LITERATI!!! THIS IS NOT A DRILL! ALL HAIL THE EDITOR-IN-CHIEF HIMSELF, THE PUNSTER OF PUNSTERS, THE DADDY OF ALL DAD JOKES, THE ONE AND ONLY THORNTON SULLY!!!
Was that a big enough introduction to you?
If anyone needs someone to blame for my inability to stay in the word limit lines, I volunteer Thorn as tribute because he’s over the limit too! But that’s ok; he’s only the Editor! Hah! So without further ado:
“Up to you. Blood or money?”
But I am getting ahead of myself.
It all started to fall apart while I was in Singapore. I left Balikpapan, my factory in the Valley of Hope, Senin and Sabtu (Saturday and Sunday, my orangutans) and my three gibbons in the house I occupied in the kampong, and Tuti, the house servant who delivered coffee, every morning, genuflecting shortly after the muzzein called the morning prayer. I was to be gone only a week.
One week became two, became three, became six. Immigration can be a mother fucker. But in that part of the world, and that time in history, the department of immigration in Indonesia was the best beaurocracy money could buy. It just took longer than I thought, and a bit more than I had budgeted.
As the time dragged on, it occurred to my local partner that I would not be able to return, and it inspired a bit of larceny. He would steal my company, and embezzle the funds and absorb the contracts I had won from Union 76 and Mobile Oil. It required only a very small lie to the Chinese to whom I was heavily in debt: Mr. Sully has absconded, and stolen the funds. Such a scenario was not uncommon.
And so the money intended to pay the company bills ended up in pockets of Arif, the partner whom by Indonesian law I was required to have, if I wanted to do business.
To Pak Karsona Budi Utimo, Arif explained I took the money and ran. This accomplished two things: it got Arif off the hook, and to my thinking what was of much more important, Pak Karsona Budi Utimo put out a contract on me, should I ever be so stupid as to return to Balikpapan. I heard it through the grapevine, which had tendrils in Indonesia, and in Singapore as well.
I was so stupid.
I managed to piece together enough money to at least make an installment on the debt owed, and push forth on my gambit. Part of the plan was to confront Pak Karsona Budi Utimo before anyone at the airport or points in between saw in me an opportunity to make a few bucks.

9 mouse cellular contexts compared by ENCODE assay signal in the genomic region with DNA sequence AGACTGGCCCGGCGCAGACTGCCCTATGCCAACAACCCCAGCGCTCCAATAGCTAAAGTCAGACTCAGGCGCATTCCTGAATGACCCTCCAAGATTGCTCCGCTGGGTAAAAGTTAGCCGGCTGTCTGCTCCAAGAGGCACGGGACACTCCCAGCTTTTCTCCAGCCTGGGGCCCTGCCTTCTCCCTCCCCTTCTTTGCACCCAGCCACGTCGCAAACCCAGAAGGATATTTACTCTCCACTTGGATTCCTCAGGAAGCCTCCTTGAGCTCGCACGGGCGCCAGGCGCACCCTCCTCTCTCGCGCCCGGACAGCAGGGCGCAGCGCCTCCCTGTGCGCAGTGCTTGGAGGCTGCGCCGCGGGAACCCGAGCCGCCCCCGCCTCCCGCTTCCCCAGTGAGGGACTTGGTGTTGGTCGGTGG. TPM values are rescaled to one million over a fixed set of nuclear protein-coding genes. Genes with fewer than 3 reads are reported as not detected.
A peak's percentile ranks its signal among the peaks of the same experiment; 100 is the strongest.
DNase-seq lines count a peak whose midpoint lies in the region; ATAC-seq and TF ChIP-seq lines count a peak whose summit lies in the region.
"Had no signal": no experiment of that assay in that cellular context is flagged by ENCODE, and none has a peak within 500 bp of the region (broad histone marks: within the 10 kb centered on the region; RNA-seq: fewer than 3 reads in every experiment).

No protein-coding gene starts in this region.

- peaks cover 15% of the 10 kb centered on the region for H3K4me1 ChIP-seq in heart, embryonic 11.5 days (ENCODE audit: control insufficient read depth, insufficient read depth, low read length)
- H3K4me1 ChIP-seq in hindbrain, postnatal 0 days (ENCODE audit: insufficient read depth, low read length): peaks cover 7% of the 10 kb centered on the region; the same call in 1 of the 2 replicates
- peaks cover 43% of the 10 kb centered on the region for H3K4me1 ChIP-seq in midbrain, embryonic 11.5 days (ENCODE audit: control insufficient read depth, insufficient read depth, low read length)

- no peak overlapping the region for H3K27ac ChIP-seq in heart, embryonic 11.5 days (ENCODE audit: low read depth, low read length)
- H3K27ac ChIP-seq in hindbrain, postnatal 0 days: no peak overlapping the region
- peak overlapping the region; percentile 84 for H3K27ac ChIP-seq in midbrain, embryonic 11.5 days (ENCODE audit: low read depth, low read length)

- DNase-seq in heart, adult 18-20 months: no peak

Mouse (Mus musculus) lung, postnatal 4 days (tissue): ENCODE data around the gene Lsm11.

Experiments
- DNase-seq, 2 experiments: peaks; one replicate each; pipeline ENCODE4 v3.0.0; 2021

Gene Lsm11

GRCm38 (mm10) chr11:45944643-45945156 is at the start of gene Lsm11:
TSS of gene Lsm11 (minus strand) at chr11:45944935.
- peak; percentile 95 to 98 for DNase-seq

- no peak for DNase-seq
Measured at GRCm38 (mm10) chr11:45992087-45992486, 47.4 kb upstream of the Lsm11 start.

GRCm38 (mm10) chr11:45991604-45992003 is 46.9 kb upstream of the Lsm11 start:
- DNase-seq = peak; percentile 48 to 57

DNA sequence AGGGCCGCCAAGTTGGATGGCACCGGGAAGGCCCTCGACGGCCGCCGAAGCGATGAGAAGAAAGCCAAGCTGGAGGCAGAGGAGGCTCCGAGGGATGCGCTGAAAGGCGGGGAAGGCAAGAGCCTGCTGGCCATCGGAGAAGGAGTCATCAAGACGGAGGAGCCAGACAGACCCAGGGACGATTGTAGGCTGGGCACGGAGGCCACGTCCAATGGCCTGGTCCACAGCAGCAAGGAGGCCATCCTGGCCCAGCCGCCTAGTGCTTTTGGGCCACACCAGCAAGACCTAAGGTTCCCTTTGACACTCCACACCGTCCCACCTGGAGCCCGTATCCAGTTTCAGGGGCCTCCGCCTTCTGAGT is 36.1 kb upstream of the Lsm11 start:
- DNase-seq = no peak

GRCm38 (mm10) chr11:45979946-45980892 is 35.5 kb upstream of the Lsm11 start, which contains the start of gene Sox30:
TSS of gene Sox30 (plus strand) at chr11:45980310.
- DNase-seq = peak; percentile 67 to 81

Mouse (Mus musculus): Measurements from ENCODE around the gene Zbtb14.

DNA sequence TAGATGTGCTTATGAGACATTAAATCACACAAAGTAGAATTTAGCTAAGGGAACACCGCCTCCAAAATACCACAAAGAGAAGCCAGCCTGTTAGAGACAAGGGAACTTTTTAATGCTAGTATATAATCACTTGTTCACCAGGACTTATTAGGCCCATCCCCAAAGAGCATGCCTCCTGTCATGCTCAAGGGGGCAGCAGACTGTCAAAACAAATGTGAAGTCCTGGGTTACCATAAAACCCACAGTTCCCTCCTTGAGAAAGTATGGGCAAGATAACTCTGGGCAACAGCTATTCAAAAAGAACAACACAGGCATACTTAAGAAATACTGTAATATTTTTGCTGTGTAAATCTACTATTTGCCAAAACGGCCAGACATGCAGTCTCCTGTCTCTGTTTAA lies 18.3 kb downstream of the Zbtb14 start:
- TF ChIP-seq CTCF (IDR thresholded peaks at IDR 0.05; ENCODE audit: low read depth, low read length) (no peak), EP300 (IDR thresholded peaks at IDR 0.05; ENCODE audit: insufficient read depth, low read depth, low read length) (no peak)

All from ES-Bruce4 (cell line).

I made it to his store, his place of business. There was a clear path and a clear view to his desk, with shelves to the left and right bulging with wares that were sold to the oil patch.
Bulging, also, were his eyes, as he saw me enter his fiefdom. His stare was frozen upon me, a strange metaphor where the temperature rarely dipped below profuse summer sweat.
It was time for a bit of theater, for such is the nature of bluff. He still wanted me dead. As did others.
As I walked slowly towards him, I made it a point not to lose eye-contact. I would not blink or waver, and I realized my survival might—no—was dependent upon this. I rolled up my left sleeve as I walked. He did not offer me the chair in front of his desk. I helped myself. Words had yet to be spoken.
I sat down, casually and placed my left arm, the one with the sleeve rolled up to the elbow, passively facing up, my palm open, my forearm an invitation. With my right hand, I reached into my breast pocket and produced a knife. I plunged the blade into the teak, and then reached once again into my breast pocket, this time producing a stack of bills, which I placed between the blade of the knife and my completely vulnerable forearm.
“Te sera anda.” I said. Up to you. “Mau dara atau uang?” You want blood or money?
Negotiations had begun.
How ’bout the GOLD?! TWO MORE ENTRIES TO POST! FINALISTS WILL BE ANNOUNCED NEXT WEEK!